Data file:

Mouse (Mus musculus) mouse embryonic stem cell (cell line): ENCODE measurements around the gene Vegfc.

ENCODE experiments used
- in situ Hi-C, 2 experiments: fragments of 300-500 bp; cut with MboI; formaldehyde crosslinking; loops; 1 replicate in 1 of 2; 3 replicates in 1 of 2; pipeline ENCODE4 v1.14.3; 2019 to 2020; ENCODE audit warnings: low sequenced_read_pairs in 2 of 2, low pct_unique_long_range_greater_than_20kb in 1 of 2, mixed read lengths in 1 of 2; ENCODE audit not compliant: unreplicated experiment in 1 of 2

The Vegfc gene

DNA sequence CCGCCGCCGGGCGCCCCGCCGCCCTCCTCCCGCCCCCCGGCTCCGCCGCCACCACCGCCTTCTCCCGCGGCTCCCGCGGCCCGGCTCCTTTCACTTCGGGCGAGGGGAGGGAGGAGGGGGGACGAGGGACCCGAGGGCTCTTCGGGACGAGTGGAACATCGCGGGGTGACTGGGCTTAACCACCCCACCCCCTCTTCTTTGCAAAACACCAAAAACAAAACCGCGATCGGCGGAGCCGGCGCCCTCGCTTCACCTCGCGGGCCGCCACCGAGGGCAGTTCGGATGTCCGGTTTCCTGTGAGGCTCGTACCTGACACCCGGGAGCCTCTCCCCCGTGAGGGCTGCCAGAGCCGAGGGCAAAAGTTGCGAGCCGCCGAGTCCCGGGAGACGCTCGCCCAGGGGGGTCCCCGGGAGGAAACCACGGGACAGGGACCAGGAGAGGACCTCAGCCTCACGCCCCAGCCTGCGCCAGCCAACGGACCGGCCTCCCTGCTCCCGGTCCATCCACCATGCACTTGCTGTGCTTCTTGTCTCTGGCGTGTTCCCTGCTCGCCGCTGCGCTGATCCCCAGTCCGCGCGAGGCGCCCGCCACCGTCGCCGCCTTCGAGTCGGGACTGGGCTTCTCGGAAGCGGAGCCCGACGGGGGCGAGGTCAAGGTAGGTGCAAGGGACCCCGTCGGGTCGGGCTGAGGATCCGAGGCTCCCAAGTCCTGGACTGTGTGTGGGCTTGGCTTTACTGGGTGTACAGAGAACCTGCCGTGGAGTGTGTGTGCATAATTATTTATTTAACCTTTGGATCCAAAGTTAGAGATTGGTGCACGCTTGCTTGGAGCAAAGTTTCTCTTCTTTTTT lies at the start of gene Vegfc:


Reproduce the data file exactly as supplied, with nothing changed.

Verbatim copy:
Mouse (Mus musculus) mouse embryonic stem cell (cell line): ENCODE measurements around the gene Vegfc.

ENCODE experiments used
- in situ Hi-C, 2 experiments: fragments of 300-500 bp; cut with MboI; formaldehyde crosslinking; loops; 1 replicate in 1 of 2; 3 replicates in 1 of 2; pipeline ENCODE4 v1.14.3; 2019 to 2020; ENCODE audit warnings: low sequenced_read_pairs in 2 of 2, low pct_unique_long_range_greater_than_20kb in 1 of 2, mixed read lengths in 1 of 2; ENCODE audit not compliant: unreplicated experiment in 1 of 2

The Vegfc gene

DNA sequence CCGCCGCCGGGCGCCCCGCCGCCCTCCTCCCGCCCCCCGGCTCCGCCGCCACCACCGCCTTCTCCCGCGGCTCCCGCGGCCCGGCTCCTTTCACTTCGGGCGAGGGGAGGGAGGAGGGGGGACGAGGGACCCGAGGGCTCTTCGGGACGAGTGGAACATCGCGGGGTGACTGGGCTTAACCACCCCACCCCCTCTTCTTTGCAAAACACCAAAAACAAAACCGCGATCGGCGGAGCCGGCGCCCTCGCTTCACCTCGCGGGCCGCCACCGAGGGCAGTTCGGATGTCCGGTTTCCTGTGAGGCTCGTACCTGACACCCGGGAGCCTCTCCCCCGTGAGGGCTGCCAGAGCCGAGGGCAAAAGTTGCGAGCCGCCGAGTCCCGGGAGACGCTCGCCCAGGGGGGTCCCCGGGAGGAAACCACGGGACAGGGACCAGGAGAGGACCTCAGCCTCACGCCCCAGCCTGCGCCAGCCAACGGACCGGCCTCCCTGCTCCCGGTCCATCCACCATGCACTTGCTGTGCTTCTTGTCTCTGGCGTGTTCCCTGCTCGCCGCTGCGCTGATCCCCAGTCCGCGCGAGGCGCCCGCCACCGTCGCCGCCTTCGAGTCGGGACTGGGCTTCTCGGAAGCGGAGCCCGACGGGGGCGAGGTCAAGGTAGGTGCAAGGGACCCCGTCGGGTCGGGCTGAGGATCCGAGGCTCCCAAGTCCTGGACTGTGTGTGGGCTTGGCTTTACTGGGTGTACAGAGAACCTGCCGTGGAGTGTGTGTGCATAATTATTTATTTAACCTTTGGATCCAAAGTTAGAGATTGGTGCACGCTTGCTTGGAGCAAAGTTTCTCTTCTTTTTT lies at the start of gene Vegfc: